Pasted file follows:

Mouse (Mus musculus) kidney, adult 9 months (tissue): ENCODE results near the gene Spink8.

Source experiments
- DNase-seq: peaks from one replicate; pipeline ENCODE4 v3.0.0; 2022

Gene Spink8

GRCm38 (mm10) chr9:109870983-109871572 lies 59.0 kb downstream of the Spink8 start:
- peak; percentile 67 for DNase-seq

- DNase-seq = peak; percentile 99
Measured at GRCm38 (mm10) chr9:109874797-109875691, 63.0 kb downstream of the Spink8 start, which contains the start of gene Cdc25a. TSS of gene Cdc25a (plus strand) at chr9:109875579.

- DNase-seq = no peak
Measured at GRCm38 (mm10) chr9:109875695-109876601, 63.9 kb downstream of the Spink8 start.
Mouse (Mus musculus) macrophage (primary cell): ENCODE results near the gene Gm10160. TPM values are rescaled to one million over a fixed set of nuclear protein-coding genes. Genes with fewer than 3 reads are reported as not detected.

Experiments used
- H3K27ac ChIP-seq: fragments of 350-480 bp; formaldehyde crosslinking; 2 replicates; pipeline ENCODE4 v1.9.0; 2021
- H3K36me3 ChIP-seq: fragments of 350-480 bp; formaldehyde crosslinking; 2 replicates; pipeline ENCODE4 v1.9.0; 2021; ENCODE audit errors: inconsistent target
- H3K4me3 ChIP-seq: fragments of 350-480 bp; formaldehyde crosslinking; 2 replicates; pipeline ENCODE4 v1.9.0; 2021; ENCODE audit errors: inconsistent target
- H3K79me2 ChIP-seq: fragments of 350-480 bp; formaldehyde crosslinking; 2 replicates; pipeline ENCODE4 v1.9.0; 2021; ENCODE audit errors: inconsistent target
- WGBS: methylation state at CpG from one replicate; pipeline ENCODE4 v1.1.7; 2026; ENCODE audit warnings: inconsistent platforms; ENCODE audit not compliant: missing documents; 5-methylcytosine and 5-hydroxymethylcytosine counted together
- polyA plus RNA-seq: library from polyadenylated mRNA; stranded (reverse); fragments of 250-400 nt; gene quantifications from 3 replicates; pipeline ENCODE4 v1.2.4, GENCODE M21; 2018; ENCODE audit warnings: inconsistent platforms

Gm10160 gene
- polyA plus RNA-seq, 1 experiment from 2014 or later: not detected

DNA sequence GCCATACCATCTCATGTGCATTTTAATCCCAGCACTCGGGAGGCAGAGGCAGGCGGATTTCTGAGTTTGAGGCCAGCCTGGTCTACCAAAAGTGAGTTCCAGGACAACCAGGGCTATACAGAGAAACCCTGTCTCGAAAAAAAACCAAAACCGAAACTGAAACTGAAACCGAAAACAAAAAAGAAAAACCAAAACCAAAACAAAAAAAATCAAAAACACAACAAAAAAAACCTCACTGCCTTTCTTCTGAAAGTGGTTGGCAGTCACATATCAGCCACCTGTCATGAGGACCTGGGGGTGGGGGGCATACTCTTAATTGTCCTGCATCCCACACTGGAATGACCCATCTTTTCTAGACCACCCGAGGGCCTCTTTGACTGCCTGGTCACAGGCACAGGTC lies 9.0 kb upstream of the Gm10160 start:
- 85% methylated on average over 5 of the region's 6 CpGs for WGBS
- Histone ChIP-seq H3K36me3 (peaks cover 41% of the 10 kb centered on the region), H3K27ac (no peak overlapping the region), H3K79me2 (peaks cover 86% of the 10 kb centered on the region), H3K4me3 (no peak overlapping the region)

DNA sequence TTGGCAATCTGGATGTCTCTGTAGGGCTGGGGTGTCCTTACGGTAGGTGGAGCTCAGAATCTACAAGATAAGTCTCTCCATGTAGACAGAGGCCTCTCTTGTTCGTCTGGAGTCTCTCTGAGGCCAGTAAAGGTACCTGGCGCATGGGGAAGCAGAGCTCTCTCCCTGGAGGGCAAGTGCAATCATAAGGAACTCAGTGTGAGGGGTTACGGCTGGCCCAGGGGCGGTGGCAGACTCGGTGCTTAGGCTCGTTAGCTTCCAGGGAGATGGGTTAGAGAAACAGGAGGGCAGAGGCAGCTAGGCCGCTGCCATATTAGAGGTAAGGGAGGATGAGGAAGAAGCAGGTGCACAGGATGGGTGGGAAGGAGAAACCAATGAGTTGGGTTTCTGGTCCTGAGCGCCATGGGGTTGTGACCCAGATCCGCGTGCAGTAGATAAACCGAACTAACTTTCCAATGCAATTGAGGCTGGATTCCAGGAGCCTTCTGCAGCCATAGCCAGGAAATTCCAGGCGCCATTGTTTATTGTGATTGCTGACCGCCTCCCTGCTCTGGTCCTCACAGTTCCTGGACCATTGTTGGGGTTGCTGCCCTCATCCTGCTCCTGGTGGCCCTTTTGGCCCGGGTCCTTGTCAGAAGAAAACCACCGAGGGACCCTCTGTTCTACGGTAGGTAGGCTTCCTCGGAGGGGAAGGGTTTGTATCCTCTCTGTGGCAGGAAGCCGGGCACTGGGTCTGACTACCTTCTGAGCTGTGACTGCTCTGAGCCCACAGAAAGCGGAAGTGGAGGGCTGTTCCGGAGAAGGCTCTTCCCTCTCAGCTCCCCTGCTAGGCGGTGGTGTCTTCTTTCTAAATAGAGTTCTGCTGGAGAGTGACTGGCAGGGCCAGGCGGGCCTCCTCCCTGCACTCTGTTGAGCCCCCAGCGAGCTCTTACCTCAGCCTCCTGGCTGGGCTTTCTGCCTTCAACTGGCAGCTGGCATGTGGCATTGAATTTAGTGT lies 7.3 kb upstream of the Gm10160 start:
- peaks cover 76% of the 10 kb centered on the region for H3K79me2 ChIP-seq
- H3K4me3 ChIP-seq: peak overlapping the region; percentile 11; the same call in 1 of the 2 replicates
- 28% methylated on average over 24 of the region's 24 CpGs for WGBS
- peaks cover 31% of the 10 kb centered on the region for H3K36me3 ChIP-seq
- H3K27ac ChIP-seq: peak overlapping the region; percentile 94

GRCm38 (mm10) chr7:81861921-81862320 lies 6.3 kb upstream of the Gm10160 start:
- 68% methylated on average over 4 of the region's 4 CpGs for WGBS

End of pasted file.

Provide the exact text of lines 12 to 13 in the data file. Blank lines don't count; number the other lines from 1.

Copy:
Experiments used
- H3K27ac ChIP-seq: fragments of 350-480 bp; formaldehyde crosslinking; 2 replicates; pipeline ENCODE4 v1.9.0; 2021